Intestacy in Nevada
August 2, 2016
Intestacy is the legal term for when a person dies without a will. Generally speaking, when a person dies without a will, intestacy laws govern the disposition of that person’s estate at the time of their passing. Intestacy laws are essentially a state legislation’s attempt to determine the intended disposition of a deceased person’s estate, when that person otherwise did not make his or her intentions known in a will. However, intestacy laws cannot account for extenuating circumstances that are all too common in today’s world. As a result, intestacy laws often result in dispositions that were not intended by the deceased person. Intestacy administrations are also governed by a probate court, and the costs of probate procedures are often more expensive and time consuming than alternative methods of transferring assets. Below are some real life examples of how intestacy laws can result in unfortunate circumstances for a decedent’s estate and his or her intended heirs:
Nevada does not recognize common law marriage. This means is that no matter how long a couple cohabitates, they will not inherit from each other’s estate, unless they get married or do some estate planning. We recently met with an individual (“John”) whose significant other (“Jane”) recently died. They lived together for several years, but did not execute a will or do any other estate planning. John fully expected to be the recipient of Jane’s estate because they were together for years and made their intent known to one another in the event one of them passed away. We had to explain to John that under Nevada’s intestacy laws, he was not entitled to inherit anything from Jane’s estate. Not only that, we had to explain that Jane’s estate would go to her intestacy heirs, who were estranged from her and had no relationship with her prior to her death. This was a difficult conversation to have because in reality, Jane fully intended for John to inherit her estate, and Jane did not intend for her intestacy heirs to inherit her estate.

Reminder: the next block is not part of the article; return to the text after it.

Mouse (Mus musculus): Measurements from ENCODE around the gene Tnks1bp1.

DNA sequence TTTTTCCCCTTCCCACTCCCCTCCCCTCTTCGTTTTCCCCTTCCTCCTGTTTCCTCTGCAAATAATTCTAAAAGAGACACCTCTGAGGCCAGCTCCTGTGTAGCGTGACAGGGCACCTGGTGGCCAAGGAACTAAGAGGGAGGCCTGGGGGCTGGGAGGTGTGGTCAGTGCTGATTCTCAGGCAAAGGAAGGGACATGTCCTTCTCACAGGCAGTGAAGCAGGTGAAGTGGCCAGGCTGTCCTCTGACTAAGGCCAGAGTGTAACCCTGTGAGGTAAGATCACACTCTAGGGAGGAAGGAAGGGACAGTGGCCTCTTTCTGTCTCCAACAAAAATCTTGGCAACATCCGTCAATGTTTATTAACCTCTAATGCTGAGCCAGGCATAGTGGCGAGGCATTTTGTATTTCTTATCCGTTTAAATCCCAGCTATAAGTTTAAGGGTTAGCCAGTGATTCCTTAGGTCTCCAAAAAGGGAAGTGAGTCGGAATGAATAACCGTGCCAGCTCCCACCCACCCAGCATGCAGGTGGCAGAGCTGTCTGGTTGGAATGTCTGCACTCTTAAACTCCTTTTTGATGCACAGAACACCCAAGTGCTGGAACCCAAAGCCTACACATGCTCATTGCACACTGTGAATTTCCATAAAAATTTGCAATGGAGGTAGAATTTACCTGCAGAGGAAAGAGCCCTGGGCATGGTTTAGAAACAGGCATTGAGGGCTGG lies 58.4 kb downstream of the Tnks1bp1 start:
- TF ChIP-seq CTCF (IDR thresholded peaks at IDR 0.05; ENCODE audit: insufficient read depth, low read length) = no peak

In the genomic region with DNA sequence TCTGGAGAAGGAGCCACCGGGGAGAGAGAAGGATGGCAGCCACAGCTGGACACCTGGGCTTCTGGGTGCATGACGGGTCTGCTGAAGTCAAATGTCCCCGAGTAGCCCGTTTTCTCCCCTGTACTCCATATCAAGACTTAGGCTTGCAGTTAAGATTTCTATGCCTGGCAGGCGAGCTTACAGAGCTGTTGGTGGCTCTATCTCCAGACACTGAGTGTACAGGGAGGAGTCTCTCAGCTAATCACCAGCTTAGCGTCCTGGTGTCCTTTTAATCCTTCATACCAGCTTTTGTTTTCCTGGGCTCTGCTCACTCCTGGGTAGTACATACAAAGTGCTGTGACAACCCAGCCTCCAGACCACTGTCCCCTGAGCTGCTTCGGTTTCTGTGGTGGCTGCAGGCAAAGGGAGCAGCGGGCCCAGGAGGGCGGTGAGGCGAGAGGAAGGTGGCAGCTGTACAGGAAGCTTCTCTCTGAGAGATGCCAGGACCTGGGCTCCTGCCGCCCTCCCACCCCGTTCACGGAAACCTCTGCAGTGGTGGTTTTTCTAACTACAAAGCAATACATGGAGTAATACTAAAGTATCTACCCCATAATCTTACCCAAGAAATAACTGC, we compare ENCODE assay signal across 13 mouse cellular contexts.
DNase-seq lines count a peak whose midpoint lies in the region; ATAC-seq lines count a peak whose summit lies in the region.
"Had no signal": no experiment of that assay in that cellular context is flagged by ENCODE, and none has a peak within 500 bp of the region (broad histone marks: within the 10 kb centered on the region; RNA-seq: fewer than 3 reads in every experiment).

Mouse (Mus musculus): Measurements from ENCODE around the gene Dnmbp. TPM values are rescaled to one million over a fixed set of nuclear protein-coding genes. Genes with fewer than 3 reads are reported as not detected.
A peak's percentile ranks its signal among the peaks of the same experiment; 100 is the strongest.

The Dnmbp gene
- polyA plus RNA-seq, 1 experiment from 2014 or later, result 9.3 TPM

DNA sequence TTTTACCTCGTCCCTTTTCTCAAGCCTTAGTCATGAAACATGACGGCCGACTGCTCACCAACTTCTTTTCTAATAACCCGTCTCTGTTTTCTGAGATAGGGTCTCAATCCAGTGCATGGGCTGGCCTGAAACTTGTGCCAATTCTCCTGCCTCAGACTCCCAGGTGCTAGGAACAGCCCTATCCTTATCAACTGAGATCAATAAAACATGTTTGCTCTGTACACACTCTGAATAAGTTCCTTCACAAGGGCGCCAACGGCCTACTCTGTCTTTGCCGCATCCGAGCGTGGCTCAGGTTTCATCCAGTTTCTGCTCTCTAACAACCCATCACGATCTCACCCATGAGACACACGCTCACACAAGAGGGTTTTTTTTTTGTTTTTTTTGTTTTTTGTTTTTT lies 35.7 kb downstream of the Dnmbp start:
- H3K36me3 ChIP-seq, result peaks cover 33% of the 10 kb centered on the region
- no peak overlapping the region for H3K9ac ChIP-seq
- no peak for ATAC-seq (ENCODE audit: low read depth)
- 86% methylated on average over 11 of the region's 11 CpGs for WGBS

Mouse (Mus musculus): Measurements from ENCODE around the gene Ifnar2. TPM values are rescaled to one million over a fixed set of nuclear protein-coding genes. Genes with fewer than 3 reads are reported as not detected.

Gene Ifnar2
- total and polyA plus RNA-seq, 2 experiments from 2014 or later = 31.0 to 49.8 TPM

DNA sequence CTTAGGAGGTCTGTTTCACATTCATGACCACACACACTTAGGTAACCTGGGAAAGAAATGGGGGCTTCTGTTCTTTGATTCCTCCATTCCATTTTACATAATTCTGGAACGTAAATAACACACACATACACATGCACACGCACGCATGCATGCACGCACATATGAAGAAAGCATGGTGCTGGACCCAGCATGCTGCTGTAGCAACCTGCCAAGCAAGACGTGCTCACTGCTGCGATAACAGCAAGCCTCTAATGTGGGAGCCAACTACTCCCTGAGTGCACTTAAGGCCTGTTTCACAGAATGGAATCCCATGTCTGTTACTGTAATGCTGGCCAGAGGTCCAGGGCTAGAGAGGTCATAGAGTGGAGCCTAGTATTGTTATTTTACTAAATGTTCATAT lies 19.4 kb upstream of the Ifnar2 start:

Under Nevada’s intestacy laws, step-children do not inherit from a step-parent unless they have been legally adopted by their step-parent. Several years ago we met with two sisters whose step-father died. They were essentially raised by their step-father and thought of him as their father. Unfortunately, the step-father did not have any estate planning in place when he died. As a result, we had to explain to the sisters that they were not going to inherit anything from their step-father, because they were not their step-father’s legal heirs under Nevada’s intestacy laws. At the end of the probate proceeding, the step-father’s estate ended up going to distant relatives who had no relationship with the step-father during his lifetime.
Do-it-Yourself Estate Planning
Too many times we have handled the estates for deceased people who have prepared their own estate planning documents in order to avoid paying legal fees. Without question, every time we encounter this, the documents are either poorly drafted or invalid altogether. This has resulted in a number of situations where the intestacy heirs inherit all or part of the estate over the intended heirs that were named in the documents. Needless to say, the real cost of these situations is not the legal fees that are necessary to handle the matter, but seeing the intended heirs unable to inherit due to intestacy laws.
When it comes to estate planning a little bit of planning can save a lot of hardship and money in the future. Intestacy laws are unforgiving to those who do not do any estate planning, or who try to do their own estate planning without hiring an experienced estate planning attorney. At Morris Estate Planning Attorneys, we can help you achieve your estate planning goals and ensure your estate does not fall victim to intestacy.